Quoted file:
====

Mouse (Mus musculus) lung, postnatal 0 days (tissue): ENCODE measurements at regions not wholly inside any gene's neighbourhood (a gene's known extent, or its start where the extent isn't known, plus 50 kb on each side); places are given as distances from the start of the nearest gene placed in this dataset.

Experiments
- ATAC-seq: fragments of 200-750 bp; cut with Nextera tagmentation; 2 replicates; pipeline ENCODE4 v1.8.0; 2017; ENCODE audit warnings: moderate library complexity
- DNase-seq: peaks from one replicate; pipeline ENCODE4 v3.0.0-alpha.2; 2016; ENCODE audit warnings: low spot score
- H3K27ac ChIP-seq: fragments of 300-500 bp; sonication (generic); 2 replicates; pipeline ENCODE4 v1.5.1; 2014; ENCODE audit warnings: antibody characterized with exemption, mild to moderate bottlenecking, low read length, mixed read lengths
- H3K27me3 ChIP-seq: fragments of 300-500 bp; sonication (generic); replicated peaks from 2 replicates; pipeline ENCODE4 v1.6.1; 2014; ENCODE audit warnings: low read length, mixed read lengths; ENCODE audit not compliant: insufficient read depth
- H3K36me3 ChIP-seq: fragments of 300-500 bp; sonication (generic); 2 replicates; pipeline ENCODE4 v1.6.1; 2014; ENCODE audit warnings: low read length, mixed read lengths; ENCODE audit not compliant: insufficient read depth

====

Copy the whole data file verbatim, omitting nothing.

Mouse (Mus musculus) lung, postnatal 0 days (tissue): ENCODE measurements at regions not wholly inside any gene's neighbourhood (a gene's known extent, or its start where the extent isn't known, plus 50 kb on each side); places are given as distances from the start of the nearest gene placed in this dataset.

Experiments
- ATAC-seq: fragments of 200-750 bp; cut with Nextera tagmentation; 2 replicates; pipeline ENCODE4 v1.8.0; 2017; ENCODE audit warnings: moderate library complexity
- DNase-seq: peaks from one replicate; pipeline ENCODE4 v3.0.0-alpha.2; 2016; ENCODE audit warnings: low spot score
- H3K27ac ChIP-seq: fragments of 300-500 bp; sonication (generic); 2 replicates; pipeline ENCODE4 v1.5.1; 2014; ENCODE audit warnings: antibody characterized with exemption, mild to moderate bottlenecking, low read length, mixed read lengths
- H3K27me3 ChIP-seq: fragments of 300-500 bp; sonication (generic); replicated peaks from 2 replicates; pipeline ENCODE4 v1.6.1; 2014; ENCODE audit warnings: low read length, mixed read lengths; ENCODE audit not compliant: insufficient read depth
- H3K36me3 ChIP-seq: fragments of 300-500 bp; sonication (generic); 2 replicates; pipeline ENCODE4 v1.6.1; 2014; ENCODE audit warnings: low read length, mixed read lengths; ENCODE audit not compliant: insufficient read depth